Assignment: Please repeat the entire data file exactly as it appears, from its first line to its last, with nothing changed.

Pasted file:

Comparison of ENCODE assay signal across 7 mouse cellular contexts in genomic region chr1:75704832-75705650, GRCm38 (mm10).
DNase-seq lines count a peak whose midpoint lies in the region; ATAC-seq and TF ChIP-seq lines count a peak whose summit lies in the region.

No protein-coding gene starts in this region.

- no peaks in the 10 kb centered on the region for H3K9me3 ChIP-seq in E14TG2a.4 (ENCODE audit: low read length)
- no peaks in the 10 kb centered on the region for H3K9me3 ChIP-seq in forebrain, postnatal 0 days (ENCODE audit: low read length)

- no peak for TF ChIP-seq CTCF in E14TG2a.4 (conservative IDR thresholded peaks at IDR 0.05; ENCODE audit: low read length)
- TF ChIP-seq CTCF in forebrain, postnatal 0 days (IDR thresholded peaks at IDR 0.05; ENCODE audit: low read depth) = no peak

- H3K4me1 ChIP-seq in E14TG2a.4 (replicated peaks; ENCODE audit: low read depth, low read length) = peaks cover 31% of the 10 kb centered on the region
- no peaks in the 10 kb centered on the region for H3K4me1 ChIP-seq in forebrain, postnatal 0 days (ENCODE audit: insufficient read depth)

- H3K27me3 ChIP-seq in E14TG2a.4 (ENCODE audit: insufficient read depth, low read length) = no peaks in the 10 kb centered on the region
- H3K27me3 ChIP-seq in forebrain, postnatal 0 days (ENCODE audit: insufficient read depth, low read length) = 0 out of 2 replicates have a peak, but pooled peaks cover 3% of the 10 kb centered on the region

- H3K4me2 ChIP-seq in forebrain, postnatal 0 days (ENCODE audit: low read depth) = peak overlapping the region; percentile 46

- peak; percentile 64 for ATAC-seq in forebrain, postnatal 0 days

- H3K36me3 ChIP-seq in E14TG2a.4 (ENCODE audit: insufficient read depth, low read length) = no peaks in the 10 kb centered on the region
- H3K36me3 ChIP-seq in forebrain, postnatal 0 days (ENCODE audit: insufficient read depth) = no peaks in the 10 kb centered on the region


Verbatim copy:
Comparison of ENCODE assay signal across 7 mouse cellular contexts in genomic region chr1:75704832-75705650, GRCm38 (mm10).
DNase-seq lines count a peak whose midpoint lies in the region; ATAC-seq and TF ChIP-seq lines count a peak whose summit lies in the region.

No protein-coding gene starts in this region.

- no peaks in the 10 kb centered on the region for H3K9me3 ChIP-seq in E14TG2a.4 (ENCODE audit: low read length)
- no peaks in the 10 kb centered on the region for H3K9me3 ChIP-seq in forebrain, postnatal 0 days (ENCODE audit: low read length)

- no peak for TF ChIP-seq CTCF in E14TG2a.4 (conservative IDR thresholded peaks at IDR 0.05; ENCODE audit: low read length)
- TF ChIP-seq CTCF in forebrain, postnatal 0 days (IDR thresholded peaks at IDR 0.05; ENCODE audit: low read depth) = no peak

- H3K4me1 ChIP-seq in E14TG2a.4 (replicated peaks; ENCODE audit: low read depth, low read length) = peaks cover 31% of the 10 kb centered on the region
- no peaks in the 10 kb centered on the region for H3K4me1 ChIP-seq in forebrain, postnatal 0 days (ENCODE audit: insufficient read depth)

- H3K27me3 ChIP-seq in E14TG2a.4 (ENCODE audit: insufficient read depth, low read length) = no peaks in the 10 kb centered on the region
- H3K27me3 ChIP-seq in forebrain, postnatal 0 days (ENCODE audit: insufficient read depth, low read length) = 0 out of 2 replicates have a peak, but pooled peaks cover 3% of the 10 kb centered on the region

- H3K4me2 ChIP-seq in forebrain, postnatal 0 days (ENCODE audit: low read depth) = peak overlapping the region; percentile 46

- peak; percentile 64 for ATAC-seq in forebrain, postnatal 0 days

- H3K36me3 ChIP-seq in E14TG2a.4 (ENCODE audit: insufficient read depth, low read length) = no peaks in the 10 kb centered on the region
- H3K36me3 ChIP-seq in forebrain, postnatal 0 days (ENCODE audit: insufficient read depth) = no peaks in the 10 kb centered on the region